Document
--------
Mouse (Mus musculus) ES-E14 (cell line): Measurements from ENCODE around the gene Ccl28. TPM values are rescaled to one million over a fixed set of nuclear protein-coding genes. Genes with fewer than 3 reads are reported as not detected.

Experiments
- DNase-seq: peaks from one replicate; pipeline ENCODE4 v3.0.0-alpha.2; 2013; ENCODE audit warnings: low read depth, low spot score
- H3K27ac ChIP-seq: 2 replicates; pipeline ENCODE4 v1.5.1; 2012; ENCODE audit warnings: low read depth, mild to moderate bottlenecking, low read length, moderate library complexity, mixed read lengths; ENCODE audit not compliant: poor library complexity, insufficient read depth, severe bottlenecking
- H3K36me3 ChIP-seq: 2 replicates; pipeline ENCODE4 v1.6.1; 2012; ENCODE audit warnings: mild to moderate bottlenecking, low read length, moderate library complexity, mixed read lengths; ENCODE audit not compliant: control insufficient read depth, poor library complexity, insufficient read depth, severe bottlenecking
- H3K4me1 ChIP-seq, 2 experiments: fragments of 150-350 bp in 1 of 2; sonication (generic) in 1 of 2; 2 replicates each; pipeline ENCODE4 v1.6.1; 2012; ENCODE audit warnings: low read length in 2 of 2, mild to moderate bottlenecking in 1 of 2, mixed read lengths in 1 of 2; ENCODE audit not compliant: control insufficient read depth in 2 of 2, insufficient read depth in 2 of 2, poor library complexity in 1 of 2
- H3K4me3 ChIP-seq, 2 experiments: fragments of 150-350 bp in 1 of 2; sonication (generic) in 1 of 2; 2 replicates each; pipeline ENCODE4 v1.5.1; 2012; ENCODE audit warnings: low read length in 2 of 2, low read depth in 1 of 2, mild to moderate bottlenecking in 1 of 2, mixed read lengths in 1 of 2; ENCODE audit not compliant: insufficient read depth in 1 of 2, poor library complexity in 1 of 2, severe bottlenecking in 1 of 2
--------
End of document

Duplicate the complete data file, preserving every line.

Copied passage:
Mouse (Mus musculus) ES-E14 (cell line): Measurements from ENCODE around the gene Ccl28. TPM values are rescaled to one million over a fixed set of nuclear protein-coding genes. Genes with fewer than 3 reads are reported as not detected.

Experiments
- DNase-seq: peaks from one replicate; pipeline ENCODE4 v3.0.0-alpha.2; 2013; ENCODE audit warnings: low read depth, low spot score
- H3K27ac ChIP-seq: 2 replicates; pipeline ENCODE4 v1.5.1; 2012; ENCODE audit warnings: low read depth, mild to moderate bottlenecking, low read length, moderate library complexity, mixed read lengths; ENCODE audit not compliant: poor library complexity, insufficient read depth, severe bottlenecking
- H3K36me3 ChIP-seq: 2 replicates; pipeline ENCODE4 v1.6.1; 2012; ENCODE audit warnings: mild to moderate bottlenecking, low read length, moderate library complexity, mixed read lengths; ENCODE audit not compliant: control insufficient read depth, poor library complexity, insufficient read depth, severe bottlenecking
- H3K4me1 ChIP-seq, 2 experiments: fragments of 150-350 bp in 1 of 2; sonication (generic) in 1 of 2; 2 replicates each; pipeline ENCODE4 v1.6.1; 2012; ENCODE audit warnings: low read length in 2 of 2, mild to moderate bottlenecking in 1 of 2, mixed read lengths in 1 of 2; ENCODE audit not compliant: control insufficient read depth in 2 of 2, insufficient read depth in 2 of 2, poor library complexity in 1 of 2
- H3K4me3 ChIP-seq, 2 experiments: fragments of 150-350 bp in 1 of 2; sonication (generic) in 1 of 2; 2 replicates each; pipeline ENCODE4 v1.5.1; 2012; ENCODE audit warnings: low read length in 2 of 2, low read depth in 1 of 2, mild to moderate bottlenecking in 1 of 2, mixed read lengths in 1 of 2; ENCODE audit not compliant: insufficient read depth in 1 of 2, poor library complexity in 1 of 2, severe bottlenecking in 1 of 2